The Efficient Mac User

5 Things You Need to Know Before Running Windows XP

& Ashley Dusenbury - 2006.04.20 - Tip Jar

With the completion of the "OnMac" contest in late March, Apple's release of Boot Camp on April 5, and the announcement of Parallel's Workstation (beta) one day later, the Mac world is abuzz with talk of dual-booting, virtualization, and the great potential of multi-OS Macs. (To be fair, there are some nay-sayers, although they aren't making as much noise as I anticipated.)

I think Apple's release of Boot Camp (see our review, Not Perfect Yet, but Boot Camp Works as Advertised) is one of the best marketing moves since "1000 songs in your pocket". Its brilliance lies in the fact that Apple is primarily a hardware company, and as much as we all love OS 9, OS X, and the Apple applications, we have to recognize that these exist essentially as elaborate sales pitches for Apple's hardware.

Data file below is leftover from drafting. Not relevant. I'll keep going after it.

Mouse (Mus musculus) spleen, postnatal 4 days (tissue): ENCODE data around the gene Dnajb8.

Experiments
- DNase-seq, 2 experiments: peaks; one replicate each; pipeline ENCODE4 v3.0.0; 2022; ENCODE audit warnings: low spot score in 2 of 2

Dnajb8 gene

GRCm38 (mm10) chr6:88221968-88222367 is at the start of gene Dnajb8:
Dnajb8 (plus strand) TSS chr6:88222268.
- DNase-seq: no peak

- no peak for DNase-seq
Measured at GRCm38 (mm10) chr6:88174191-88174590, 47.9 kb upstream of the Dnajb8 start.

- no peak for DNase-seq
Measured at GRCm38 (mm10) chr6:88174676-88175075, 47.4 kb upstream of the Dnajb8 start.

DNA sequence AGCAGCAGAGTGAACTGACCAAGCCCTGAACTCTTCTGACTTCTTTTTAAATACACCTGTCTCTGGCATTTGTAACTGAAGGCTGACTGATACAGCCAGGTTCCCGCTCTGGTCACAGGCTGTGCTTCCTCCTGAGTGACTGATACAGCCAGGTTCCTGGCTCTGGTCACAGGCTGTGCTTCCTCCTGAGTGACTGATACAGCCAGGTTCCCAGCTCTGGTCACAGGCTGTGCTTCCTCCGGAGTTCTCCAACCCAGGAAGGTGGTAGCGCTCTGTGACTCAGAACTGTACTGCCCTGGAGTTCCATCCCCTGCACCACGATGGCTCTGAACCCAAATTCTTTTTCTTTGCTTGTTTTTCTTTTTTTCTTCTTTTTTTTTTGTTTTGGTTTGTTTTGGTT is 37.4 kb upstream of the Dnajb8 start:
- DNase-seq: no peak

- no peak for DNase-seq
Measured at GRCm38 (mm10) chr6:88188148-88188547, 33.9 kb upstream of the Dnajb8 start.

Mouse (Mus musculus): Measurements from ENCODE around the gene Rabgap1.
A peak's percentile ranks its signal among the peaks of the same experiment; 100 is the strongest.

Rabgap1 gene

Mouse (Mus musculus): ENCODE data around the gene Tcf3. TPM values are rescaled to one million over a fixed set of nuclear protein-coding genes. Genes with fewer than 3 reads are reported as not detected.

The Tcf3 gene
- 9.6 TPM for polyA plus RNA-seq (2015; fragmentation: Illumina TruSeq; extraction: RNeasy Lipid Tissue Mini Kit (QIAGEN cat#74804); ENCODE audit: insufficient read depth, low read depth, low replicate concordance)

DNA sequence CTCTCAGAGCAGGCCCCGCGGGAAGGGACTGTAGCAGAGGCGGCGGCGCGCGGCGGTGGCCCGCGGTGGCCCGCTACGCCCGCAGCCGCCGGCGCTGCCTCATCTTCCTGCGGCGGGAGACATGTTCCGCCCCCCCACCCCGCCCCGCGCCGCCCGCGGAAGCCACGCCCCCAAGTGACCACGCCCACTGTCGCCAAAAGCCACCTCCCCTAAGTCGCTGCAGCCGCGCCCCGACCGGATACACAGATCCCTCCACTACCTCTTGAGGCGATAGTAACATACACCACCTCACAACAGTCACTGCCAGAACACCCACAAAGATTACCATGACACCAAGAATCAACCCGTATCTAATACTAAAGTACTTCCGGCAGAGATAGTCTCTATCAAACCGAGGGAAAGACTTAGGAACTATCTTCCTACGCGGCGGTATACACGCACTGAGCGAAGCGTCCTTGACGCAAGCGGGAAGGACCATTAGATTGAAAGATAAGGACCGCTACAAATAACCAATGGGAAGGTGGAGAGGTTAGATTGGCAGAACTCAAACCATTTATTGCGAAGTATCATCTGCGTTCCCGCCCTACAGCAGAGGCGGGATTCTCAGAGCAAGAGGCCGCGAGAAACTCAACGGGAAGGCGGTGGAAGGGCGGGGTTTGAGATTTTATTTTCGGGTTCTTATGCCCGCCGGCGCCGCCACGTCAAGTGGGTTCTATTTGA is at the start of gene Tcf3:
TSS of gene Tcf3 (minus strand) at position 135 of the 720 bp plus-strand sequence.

If you doubt this, consider the iPod: Originally a Mac OS-only product, it became clear that making a Windows-compatible iPod and porting iTunes to Windows would sell more hardware (iPods) than trying to attract people to Macs via iPod sales.

Macs are no longer the "malware-free" computer they once were.

Boot Camp represents a similar opportunity for selling Macs, but on an even larger scale. It also brings an ominous truth to the forefront of my mind: Macs are no longer the "malware-free" computer they once were. While OS X remains untouched by any substantial malware threat, anyone using any form of Windows on their Mac - including through Boot Camp - is vulnerable to malicious software ("malware") attack.